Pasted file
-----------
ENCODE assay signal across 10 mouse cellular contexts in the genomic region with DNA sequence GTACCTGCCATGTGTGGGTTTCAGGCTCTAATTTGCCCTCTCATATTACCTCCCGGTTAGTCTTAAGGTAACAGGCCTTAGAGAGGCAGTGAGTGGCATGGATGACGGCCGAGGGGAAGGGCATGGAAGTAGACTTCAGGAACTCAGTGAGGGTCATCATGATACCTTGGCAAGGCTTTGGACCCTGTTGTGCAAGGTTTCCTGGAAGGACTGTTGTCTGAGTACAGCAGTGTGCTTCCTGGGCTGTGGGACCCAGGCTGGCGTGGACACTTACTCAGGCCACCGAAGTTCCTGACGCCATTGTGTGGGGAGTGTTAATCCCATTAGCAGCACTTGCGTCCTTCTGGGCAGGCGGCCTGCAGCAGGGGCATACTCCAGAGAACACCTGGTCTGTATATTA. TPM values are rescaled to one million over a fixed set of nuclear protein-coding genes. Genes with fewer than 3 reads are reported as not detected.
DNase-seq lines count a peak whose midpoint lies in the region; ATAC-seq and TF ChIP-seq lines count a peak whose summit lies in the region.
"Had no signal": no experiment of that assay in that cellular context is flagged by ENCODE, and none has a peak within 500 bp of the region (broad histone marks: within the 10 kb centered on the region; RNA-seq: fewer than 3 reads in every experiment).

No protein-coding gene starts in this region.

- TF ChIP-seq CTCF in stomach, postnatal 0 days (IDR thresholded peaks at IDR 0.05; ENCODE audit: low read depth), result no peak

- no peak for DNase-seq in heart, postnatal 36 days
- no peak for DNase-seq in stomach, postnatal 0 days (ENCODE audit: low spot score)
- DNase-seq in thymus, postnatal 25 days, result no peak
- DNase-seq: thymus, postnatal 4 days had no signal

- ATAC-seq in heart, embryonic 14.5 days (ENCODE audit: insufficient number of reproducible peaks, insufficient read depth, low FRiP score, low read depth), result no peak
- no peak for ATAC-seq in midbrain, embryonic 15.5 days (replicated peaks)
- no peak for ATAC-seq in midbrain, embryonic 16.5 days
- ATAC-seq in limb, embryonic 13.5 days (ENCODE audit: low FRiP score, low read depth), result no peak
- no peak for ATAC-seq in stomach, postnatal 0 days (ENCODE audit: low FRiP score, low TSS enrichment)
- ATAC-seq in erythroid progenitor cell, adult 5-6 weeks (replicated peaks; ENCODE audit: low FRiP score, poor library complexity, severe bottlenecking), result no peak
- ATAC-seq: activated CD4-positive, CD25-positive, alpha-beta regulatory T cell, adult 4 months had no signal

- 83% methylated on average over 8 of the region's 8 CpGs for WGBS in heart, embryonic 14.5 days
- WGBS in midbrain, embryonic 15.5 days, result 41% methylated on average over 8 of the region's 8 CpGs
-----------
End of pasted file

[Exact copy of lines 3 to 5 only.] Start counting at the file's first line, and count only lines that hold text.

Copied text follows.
"Had no signal": no experiment of that assay in that cellular context is flagged by ENCODE, and none has a peak within 500 bp of the region (broad histone marks: within the 10 kb centered on the region; RNA-seq: fewer than 3 reads in every experiment).

No protein-coding gene starts in this region.

- TF ChIP-seq CTCF in stomach, postnatal 0 days (IDR thresholded peaks at IDR 0.05; ENCODE audit: low read depth), result no peak